SLEEPY JOHN ESTES I Ain’t Gonna Be Worried No More (Monk) 

Tennessee-born Estes was a blues singer whose works were covered, or reworked, by a range of notable heavy hitters, including Eric Clapton, Bob Dylan, The Kinks, Led Zeppelin and Muddy Waters. This compilation brings together 24 of his songs, recorded between 1929 and 1937 in Memphis, Chicago and New York.

What’s immediately apparent about the early recordings in this collection are how embellished they are. Perhaps wrongly, my perception of early acoustic blues has been coloured by Robert Johnson’s slim discography, so it’s a surprise bordering on a shock to discover a Depression-era blues musician surrounding his own voice and guitar with tonal colourings such as piano, mandolin (a calliope-like tinkling that covers much of the album), harmonica and kazoo. The highlight from this period is probably the opening “The Girl I Love, She Got Long Curly Hair”, later sufficiently modified by Zep at the BBC for the quartet to feel deserving of co-writing credits.

A five year gap in the collection’s chronology is broken by the 1935 recording “Down South Blues”, and with it comes a dramatic change in style. The ensemble is stripped back to just Estes and harmonica player Hammie Nixon, the sound suddenly becoming more powerful and hard-hitting. Upping the tempo, “Stop That Thing” almost sounds like a prehistoric precursor of modern day dance music, not because of an abundance of bass or beats (it boasts neither) but because of its frenetic urgency, which seems purposely designed to accompany social interaction on a large scale.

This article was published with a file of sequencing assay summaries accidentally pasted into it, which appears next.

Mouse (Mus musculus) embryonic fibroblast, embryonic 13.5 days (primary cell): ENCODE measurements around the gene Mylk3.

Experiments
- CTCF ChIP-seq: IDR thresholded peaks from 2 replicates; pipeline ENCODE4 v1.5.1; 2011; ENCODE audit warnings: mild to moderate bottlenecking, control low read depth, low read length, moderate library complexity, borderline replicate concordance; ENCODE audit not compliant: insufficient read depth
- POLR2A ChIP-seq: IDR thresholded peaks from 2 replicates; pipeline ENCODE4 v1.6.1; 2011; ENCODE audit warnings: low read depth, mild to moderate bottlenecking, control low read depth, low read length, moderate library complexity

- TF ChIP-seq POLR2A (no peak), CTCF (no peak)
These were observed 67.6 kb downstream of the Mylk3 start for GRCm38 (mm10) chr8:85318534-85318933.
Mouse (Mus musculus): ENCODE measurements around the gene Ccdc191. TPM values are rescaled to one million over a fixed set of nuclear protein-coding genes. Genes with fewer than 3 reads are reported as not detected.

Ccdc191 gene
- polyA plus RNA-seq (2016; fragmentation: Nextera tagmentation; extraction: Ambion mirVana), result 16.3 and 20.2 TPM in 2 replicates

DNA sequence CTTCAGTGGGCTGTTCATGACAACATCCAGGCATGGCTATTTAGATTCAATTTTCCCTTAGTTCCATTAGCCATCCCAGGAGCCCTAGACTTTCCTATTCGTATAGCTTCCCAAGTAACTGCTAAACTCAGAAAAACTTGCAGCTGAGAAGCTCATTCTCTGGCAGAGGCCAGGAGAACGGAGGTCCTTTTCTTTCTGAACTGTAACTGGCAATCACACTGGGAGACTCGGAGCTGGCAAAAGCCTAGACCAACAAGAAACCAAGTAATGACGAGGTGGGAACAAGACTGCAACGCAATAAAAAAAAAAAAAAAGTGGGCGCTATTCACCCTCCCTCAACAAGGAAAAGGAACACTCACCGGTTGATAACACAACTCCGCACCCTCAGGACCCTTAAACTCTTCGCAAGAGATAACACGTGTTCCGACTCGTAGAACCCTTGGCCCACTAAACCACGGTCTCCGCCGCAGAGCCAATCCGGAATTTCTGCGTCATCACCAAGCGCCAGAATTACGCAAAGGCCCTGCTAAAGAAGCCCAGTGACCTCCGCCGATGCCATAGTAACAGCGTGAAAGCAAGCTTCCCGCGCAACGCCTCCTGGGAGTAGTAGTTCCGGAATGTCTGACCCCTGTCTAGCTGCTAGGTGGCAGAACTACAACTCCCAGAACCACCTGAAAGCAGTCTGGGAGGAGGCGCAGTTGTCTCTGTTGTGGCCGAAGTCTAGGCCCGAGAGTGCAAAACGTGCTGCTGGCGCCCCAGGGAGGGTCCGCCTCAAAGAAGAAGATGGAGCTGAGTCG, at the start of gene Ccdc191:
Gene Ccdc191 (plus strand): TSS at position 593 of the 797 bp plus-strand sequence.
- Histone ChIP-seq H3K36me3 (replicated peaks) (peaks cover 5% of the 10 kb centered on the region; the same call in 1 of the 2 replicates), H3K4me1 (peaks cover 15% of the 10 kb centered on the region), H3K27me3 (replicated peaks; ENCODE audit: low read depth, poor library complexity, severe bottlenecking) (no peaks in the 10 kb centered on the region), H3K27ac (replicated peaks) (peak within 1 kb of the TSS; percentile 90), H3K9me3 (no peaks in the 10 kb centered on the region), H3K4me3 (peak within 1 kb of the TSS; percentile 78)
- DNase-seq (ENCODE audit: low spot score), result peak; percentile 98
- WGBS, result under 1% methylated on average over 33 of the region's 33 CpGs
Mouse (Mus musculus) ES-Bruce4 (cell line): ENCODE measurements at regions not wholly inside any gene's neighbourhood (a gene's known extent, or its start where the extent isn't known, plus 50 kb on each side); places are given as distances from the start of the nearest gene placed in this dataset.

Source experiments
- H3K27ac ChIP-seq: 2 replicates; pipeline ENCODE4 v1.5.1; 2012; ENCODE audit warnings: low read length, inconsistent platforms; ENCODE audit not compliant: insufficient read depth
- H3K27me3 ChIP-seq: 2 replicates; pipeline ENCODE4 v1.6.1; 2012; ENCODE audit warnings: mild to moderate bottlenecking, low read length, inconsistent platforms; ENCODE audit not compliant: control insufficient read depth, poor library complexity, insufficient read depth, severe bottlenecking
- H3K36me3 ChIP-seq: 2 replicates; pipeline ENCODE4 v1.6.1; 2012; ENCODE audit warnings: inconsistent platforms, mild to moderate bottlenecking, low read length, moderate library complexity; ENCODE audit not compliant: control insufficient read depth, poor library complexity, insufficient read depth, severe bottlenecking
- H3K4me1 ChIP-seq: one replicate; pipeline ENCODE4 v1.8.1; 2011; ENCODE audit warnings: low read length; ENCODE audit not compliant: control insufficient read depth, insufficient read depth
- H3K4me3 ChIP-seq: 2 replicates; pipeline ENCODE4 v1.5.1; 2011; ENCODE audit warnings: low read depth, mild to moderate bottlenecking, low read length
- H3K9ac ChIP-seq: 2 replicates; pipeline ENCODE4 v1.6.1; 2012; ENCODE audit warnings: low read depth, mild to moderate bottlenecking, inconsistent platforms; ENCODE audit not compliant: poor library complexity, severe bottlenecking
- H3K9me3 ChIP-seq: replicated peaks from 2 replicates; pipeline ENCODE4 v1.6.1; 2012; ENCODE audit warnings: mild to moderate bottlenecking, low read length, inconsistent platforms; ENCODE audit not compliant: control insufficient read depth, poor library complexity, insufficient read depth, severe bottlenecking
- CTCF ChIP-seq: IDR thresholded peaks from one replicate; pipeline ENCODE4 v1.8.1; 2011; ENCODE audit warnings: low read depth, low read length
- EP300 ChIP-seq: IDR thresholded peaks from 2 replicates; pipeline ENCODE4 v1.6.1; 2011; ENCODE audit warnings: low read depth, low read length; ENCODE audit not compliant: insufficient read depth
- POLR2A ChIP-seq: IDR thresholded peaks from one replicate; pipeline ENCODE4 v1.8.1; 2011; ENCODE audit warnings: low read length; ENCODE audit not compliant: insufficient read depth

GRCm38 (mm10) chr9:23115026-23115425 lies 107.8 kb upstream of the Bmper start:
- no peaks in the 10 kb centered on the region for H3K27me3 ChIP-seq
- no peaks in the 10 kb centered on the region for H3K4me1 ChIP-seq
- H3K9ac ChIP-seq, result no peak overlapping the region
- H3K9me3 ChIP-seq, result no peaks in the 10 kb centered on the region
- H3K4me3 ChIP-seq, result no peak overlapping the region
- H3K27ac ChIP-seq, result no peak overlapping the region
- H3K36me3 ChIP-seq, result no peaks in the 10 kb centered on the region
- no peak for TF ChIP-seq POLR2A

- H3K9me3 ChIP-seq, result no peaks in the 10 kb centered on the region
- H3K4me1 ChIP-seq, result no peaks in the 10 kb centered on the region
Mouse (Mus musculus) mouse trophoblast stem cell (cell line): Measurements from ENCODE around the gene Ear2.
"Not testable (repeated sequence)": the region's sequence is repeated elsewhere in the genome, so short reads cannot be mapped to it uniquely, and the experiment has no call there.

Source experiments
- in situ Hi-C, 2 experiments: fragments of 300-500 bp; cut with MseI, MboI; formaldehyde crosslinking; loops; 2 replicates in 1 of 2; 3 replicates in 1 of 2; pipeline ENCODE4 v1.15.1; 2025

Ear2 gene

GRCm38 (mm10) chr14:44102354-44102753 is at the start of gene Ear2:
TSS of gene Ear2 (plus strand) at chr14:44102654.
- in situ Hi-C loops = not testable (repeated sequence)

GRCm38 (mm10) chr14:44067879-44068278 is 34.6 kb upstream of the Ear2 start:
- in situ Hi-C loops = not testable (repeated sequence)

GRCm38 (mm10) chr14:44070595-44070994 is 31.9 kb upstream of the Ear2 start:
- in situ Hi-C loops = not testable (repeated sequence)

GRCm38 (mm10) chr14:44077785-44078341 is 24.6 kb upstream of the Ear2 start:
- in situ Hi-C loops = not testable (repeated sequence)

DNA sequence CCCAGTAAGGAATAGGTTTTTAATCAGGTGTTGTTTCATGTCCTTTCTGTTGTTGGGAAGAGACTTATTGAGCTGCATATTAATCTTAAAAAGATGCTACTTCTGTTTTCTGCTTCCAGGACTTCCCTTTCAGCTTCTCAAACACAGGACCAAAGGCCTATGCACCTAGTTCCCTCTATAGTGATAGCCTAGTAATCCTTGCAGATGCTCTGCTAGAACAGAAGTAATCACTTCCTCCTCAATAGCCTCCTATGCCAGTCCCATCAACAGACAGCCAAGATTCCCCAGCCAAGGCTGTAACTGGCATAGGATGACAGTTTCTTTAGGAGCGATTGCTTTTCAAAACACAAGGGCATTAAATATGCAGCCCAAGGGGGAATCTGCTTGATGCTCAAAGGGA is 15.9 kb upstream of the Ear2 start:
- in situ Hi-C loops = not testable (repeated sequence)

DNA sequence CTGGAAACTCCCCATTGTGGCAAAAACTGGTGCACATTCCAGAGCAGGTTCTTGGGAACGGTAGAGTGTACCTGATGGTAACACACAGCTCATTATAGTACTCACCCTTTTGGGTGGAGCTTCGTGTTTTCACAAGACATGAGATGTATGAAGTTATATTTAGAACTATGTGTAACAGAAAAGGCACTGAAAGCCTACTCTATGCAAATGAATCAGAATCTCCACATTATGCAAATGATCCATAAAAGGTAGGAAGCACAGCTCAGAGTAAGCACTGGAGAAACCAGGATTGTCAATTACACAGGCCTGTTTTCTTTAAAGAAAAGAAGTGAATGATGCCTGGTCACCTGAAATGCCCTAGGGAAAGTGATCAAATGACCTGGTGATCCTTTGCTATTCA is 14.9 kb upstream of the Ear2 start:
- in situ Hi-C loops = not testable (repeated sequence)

Monk is an Italian label whose stock in trade is the reissuing of public domain blues recordings on vinyl. The packaging is minimalist, with no information other than recording dates, locations and lineups; there’s no discussion of the music or the artist. Probably the best thing that can be said about the sonics is that at least these recordings are old enough to be practically beyond further ruination, the hiss of needle on shellac towering over anything even a substandard modern vinyl pressing could hope to add to the sound.